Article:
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Non-Western Reflection on Politics

Edited By Petr Drulák and Sárka Moravcová

Recent rise of the non-Western parts of the world makes the need for a genuine global dialogue more urgent than ever before. To take an effective part in it, the West needs to face a conceptual challenge. The Western understanding of the political world is based on such deeply ingrained concepts as power, politics, statecraft, cooperation, multilateralism, dependence, identity or human rights. The Westerners tend to wrongly assume that everyone else is bound to share these concepts. This book shows that the reality is different. Investigating African, Asian, Islamic and Latin American political thinking, the book introduces non-Western concepts of politics as well as non-Western readings of seemingly familiar Western concepts. By doing this, it points to the obstacles to the global dialogue as well as to opportunities which may be exploited.

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Politics of Back-Scratching in Camero on and Beyond - Francis Nyamnjoh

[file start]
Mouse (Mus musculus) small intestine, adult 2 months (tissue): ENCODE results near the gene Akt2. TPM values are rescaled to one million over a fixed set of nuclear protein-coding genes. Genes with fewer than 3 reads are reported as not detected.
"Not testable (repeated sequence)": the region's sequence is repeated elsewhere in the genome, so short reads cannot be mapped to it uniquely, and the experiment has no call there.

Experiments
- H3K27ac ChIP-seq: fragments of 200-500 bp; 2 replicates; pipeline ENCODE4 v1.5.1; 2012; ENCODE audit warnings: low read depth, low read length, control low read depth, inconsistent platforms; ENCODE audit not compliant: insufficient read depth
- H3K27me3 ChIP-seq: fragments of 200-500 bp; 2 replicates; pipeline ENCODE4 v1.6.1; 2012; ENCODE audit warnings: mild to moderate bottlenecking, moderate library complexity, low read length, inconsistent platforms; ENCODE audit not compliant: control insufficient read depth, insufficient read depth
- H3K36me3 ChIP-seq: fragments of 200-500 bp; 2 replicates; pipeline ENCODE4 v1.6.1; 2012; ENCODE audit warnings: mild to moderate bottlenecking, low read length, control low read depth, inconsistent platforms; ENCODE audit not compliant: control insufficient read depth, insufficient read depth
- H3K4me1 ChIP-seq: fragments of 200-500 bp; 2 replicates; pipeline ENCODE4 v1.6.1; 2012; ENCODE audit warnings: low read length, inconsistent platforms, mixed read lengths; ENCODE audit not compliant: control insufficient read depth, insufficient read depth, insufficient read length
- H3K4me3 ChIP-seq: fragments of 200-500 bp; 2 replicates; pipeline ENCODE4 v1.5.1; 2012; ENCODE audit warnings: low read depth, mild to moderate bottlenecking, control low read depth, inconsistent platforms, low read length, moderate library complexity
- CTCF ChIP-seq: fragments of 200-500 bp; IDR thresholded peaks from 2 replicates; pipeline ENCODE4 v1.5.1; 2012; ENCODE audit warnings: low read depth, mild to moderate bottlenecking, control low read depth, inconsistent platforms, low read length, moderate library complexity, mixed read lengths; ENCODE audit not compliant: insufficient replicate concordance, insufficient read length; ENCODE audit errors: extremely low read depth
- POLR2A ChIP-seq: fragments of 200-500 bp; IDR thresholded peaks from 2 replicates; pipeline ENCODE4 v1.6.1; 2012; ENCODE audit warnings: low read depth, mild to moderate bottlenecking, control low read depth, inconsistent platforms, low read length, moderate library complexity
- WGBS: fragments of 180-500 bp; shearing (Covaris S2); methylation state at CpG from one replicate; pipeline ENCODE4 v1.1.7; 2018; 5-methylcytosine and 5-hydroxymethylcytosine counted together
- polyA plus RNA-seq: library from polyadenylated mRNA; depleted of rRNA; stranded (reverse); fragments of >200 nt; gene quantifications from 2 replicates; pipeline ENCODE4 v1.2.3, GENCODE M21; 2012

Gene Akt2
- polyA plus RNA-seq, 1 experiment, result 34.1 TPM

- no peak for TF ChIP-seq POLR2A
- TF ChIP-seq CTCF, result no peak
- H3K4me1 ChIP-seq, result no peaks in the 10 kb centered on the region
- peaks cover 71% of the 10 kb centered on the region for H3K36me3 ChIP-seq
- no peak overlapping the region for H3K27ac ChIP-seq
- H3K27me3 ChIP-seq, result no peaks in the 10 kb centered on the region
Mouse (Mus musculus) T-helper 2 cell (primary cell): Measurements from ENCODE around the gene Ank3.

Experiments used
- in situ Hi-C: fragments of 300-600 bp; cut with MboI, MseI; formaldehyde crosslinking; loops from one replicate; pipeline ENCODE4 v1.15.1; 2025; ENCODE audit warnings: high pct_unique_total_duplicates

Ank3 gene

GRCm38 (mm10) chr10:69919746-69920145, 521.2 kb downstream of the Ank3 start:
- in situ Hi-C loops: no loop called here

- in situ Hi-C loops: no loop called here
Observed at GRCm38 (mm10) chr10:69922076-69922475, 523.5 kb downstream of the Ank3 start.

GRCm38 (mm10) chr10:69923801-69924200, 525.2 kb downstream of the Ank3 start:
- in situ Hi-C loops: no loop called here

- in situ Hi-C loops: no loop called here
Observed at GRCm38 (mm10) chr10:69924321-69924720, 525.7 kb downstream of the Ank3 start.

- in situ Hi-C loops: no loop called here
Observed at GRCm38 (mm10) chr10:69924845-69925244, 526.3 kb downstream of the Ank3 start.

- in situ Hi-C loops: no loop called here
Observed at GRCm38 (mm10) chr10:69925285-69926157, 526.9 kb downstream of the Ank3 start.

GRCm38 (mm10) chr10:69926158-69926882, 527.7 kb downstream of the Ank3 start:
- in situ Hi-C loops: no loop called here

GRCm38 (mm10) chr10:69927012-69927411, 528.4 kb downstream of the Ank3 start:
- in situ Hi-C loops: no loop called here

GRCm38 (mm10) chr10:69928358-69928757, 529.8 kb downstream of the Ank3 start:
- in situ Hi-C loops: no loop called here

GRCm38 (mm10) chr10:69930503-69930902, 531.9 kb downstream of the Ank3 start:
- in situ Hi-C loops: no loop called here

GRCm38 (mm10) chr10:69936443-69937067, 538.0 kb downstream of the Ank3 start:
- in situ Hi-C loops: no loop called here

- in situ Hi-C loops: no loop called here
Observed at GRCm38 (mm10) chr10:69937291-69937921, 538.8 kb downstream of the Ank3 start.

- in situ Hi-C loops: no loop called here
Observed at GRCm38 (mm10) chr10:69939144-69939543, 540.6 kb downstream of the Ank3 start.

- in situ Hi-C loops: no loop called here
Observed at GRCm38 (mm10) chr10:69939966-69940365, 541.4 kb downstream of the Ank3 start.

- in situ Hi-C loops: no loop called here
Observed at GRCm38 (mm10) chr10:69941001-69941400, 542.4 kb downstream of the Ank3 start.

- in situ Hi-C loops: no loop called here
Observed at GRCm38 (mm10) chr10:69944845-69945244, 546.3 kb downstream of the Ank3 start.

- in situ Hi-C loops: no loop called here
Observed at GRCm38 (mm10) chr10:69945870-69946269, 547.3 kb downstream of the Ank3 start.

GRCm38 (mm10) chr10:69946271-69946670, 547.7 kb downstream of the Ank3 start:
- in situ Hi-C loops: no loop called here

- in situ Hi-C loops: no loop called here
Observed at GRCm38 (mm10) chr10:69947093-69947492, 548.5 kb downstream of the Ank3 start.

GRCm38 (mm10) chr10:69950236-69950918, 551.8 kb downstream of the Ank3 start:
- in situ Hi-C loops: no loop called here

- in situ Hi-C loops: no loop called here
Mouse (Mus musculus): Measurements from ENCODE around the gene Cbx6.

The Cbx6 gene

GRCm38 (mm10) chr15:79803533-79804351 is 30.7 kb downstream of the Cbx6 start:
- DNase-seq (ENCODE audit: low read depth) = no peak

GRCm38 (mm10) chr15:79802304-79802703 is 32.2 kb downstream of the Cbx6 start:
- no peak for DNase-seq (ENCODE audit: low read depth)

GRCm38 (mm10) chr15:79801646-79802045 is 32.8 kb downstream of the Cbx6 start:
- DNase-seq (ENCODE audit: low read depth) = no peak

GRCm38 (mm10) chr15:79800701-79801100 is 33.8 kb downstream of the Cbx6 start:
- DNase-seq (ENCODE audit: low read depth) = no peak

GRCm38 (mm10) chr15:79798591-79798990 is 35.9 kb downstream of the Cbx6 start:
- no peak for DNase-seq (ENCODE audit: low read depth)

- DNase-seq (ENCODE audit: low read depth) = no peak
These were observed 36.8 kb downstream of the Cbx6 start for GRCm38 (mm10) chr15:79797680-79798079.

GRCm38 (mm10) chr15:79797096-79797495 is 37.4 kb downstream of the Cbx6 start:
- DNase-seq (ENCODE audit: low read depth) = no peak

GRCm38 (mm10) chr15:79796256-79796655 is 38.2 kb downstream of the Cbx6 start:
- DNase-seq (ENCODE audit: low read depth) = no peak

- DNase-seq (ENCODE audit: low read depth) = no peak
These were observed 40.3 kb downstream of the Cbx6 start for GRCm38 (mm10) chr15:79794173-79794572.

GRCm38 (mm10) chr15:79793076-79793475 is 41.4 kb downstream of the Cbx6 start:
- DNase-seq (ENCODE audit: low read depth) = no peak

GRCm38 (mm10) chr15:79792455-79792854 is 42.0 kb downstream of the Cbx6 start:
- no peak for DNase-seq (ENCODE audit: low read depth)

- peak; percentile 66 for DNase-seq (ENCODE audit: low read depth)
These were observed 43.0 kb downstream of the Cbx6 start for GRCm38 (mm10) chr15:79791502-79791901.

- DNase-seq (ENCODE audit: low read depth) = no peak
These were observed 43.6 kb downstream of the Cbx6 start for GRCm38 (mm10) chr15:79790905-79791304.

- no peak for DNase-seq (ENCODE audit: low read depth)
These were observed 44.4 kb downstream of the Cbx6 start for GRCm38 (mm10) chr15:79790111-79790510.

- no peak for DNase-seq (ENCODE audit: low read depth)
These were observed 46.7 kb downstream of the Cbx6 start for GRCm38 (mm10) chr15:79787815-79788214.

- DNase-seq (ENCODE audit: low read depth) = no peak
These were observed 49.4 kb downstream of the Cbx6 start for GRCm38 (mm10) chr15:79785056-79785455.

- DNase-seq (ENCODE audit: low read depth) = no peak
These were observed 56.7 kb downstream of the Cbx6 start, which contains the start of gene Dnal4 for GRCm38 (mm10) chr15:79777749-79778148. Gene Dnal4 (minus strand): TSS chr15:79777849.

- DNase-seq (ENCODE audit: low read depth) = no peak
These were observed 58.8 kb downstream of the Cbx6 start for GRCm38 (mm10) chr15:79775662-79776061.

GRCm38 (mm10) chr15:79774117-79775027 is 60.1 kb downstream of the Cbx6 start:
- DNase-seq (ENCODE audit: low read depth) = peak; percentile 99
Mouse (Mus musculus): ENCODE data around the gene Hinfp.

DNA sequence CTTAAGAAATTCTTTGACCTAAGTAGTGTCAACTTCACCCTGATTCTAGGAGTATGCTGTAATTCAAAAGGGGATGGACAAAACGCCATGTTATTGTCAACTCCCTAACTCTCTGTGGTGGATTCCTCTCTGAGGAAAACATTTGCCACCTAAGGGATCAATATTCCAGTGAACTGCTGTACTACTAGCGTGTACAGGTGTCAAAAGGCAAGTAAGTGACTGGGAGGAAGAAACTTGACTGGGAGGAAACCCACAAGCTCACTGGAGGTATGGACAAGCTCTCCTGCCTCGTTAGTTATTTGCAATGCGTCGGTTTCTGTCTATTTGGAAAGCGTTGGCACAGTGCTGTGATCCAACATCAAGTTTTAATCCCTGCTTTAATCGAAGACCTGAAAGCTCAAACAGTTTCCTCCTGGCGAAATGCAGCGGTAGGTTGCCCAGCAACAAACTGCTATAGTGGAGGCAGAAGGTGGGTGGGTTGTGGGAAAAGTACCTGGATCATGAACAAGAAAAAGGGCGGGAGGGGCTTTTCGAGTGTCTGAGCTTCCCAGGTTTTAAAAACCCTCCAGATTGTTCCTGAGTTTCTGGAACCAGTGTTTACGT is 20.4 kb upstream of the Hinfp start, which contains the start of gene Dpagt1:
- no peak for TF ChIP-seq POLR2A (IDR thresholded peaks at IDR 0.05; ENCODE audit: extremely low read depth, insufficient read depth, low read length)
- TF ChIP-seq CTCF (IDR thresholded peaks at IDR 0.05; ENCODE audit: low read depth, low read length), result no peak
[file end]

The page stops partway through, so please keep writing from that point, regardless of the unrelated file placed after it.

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Politics of Back-Scratching in Cameroon and Beyond Francis Nyamnjoh Introduction Politics the world over is a game of interest. Contrary to what we may think, wish or claim, no individual, however autonomous, is entirely independent. It is in this sense that even the most apparently independent individual is a subject, produced at the point of convergence of the actions of others. This, of course, is not to deny an individual’s capacity to act self-interestedly. Rather, recognis- ing interdependence accommodates the paradox that any radical pursuit of independence invariably occasions dependence. Interdependence calls for the pursuit of individual interests only to the extent that such pursuits do not im- pair or jeopardise the interests of others. Hence the need to reconcile individu- al agency with laws, values, norms and practices that seek to provide for a level playing field for the game of self-interest. Those who understand this see poli- tics as a game that seeks to recognise and reconcile individual and collective interests. There can be as many individual interests as the number of individu- als involved. However, given that individuals do not live in splendid isolation from one another, shared backgrounds, experiences, social positions and pre- dispositions inspire common aspirations. It is therefore possible that although the individual might remain our unit of analysis, since individuals do not have the same natural dispositions or social cultivation, individual interests are guid- ed by, or articulated in tune with, the group or collective values to which they subscribe or which they...

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